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Public Statements

Issue Position: New Hampshire Retirement System

Issue Position

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NHRS has approximately 53,000 active members and 24,500 pension recipients. A 2007 study by the New Hampshire Center for Public Policy Studies forecast that New Hampshire public pension funding, at the local government level, would increase from $108 million in 2007 to $262 million in 2011. This same study projected that State contributions to the NHRS would rise from 3% of General Fund revenues in 2000 to 10% in 2011. The state has historically shared the employer cost contributing 35% for public safety employees and teachers. In 2010 the state, as the result of action of the legislature, reduced its share to 30% of the total employer rate and in 2011 the state will only pay 25% of the total cost, down shifting these additional costs to the local communities. Under current statute, the state's share is scheduled to return to the previous level of 35% in 2012.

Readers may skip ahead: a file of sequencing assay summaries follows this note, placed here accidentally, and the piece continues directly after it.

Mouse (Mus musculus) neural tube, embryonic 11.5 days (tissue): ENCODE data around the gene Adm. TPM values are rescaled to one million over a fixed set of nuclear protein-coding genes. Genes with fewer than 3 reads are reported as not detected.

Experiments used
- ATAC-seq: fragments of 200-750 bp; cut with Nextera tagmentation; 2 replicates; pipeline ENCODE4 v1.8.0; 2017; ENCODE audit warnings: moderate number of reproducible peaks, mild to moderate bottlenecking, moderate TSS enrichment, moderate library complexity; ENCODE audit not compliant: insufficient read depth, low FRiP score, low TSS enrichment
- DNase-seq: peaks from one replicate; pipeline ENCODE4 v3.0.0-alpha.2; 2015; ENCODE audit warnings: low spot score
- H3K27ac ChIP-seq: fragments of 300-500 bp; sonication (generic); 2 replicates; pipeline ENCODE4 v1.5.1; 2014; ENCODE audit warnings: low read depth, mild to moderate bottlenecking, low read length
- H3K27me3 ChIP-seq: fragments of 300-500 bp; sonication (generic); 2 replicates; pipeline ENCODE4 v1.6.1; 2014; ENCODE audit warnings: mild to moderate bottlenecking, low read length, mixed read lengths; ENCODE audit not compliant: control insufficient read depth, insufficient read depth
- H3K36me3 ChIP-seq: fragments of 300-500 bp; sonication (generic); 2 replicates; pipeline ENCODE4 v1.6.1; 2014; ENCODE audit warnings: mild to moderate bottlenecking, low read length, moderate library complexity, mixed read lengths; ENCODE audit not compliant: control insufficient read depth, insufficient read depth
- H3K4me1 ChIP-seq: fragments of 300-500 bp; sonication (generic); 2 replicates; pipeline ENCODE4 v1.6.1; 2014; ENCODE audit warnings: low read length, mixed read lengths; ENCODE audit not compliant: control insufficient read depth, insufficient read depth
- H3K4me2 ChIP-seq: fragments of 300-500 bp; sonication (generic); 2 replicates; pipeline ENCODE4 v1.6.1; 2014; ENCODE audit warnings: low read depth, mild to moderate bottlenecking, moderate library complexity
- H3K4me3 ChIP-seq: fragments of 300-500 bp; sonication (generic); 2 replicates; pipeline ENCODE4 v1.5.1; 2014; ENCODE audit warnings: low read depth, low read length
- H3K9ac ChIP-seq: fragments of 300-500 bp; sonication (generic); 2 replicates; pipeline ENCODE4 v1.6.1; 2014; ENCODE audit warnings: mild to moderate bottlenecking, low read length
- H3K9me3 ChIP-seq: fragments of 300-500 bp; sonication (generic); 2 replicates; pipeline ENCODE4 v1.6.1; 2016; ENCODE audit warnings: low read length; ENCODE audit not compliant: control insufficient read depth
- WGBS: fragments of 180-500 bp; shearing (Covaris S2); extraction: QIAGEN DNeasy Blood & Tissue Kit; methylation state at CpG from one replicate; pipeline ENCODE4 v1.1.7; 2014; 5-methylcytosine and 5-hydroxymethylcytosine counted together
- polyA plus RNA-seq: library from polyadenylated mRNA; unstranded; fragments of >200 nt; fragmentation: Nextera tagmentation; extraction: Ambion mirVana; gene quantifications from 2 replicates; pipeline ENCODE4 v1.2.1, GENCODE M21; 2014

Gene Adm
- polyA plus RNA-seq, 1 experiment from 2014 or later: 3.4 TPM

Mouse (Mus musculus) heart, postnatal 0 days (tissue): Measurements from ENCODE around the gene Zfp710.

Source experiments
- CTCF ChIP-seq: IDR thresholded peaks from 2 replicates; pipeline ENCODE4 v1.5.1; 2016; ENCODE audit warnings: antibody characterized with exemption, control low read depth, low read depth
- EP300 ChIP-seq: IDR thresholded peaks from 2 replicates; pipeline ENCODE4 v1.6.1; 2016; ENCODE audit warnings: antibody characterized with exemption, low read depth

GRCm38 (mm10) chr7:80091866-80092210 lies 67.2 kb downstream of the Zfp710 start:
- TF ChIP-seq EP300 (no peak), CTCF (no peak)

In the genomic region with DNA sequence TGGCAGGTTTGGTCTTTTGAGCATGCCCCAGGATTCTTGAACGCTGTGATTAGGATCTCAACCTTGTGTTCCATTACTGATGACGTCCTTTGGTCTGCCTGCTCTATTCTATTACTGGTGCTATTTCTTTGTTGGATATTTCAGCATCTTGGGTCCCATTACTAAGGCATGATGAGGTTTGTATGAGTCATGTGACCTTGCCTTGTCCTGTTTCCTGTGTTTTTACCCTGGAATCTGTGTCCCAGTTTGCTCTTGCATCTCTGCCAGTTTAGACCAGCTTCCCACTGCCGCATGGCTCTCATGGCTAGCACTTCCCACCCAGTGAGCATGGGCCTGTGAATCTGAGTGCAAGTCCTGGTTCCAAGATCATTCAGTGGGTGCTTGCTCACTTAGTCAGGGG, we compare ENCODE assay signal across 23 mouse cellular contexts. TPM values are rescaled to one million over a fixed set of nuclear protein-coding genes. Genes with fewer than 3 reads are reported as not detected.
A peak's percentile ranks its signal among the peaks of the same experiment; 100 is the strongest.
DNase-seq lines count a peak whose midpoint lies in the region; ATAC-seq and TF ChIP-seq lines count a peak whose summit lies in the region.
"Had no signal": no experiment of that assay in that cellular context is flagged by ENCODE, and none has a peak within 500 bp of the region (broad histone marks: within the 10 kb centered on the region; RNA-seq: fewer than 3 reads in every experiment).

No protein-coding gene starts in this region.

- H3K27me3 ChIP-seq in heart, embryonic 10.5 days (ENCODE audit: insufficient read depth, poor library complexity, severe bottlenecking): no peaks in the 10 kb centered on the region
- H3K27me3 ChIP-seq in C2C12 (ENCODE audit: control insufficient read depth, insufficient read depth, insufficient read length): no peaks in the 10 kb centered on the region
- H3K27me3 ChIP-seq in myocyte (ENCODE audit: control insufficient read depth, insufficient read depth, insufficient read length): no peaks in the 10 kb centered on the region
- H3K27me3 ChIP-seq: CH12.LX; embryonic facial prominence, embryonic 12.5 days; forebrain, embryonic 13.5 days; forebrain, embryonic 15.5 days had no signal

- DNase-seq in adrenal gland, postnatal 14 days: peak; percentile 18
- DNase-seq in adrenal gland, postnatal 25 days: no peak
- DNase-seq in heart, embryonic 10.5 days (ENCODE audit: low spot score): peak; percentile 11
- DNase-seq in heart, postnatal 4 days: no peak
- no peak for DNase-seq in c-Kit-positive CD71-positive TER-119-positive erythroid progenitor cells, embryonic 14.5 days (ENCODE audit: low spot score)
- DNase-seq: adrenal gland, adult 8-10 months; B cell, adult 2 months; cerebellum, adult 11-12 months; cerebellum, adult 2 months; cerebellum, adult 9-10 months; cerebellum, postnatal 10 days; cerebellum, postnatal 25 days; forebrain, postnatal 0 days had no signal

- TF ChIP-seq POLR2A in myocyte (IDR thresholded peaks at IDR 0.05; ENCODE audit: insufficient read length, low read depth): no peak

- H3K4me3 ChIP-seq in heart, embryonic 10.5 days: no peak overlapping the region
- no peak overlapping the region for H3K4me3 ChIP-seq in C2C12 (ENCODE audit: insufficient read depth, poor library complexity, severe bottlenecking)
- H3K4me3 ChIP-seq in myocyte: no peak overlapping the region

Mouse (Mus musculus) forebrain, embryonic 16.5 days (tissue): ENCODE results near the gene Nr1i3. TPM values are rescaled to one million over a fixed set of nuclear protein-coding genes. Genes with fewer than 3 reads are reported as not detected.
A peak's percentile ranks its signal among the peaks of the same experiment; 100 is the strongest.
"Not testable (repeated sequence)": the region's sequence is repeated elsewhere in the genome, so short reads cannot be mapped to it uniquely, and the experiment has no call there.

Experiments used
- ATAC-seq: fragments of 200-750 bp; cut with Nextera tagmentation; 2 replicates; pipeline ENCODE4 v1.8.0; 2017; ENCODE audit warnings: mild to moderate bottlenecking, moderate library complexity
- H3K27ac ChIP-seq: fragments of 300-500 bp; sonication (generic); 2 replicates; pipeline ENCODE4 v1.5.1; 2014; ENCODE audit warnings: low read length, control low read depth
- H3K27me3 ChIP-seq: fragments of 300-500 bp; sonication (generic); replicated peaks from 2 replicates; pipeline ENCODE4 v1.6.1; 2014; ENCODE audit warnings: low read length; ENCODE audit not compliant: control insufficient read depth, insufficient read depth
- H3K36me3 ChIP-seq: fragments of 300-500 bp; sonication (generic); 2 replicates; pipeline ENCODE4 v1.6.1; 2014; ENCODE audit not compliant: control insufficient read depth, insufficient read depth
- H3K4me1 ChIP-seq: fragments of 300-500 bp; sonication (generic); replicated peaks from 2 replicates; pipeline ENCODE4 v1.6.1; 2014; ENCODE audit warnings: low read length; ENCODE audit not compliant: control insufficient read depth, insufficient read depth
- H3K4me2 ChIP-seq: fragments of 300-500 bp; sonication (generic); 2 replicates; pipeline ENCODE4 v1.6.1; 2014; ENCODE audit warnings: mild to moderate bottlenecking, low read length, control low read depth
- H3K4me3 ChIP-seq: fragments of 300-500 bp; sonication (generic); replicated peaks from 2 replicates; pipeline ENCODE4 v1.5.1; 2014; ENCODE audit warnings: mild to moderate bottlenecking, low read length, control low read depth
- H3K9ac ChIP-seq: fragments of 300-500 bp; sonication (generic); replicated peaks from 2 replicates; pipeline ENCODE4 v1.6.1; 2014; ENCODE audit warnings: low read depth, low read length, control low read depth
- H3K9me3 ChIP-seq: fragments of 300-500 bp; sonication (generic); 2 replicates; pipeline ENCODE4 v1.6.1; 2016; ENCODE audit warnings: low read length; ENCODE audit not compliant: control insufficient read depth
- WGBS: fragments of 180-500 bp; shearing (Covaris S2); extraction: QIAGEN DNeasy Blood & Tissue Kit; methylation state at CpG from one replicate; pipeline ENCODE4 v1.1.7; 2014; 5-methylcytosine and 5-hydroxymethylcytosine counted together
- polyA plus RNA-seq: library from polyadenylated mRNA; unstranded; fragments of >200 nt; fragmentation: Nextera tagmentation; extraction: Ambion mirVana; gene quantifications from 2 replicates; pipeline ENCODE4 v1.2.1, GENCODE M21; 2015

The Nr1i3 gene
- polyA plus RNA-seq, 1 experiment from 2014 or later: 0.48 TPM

The NHRS is currently funded at 58% and was among 19 states given the lowest grade in a February 2010 "Pew Center on the States" report. Enough studies have been completed in recent years to conclude there is a problem. Now is the time that the state must take substantive action to bring solidity to the program, or there will not be sufficient funds to provide pensions to those currently retired nor those currently in the system. The NHRS actuaries are recommending rate increases for municipalities of 21% to 31%, beginning July 1, 2011.
If we are to keep promises that have been made, we must take steps to address the solvency of the Retirement system.

1. Increase the minimum retirement age to 55 or 60.
2. Cash out awards and extra duty pay would be set in a personal contribution package.
3. A long term approach of shifting to a defined contribution plan.
4. Establish a date certain for the change for new employees.


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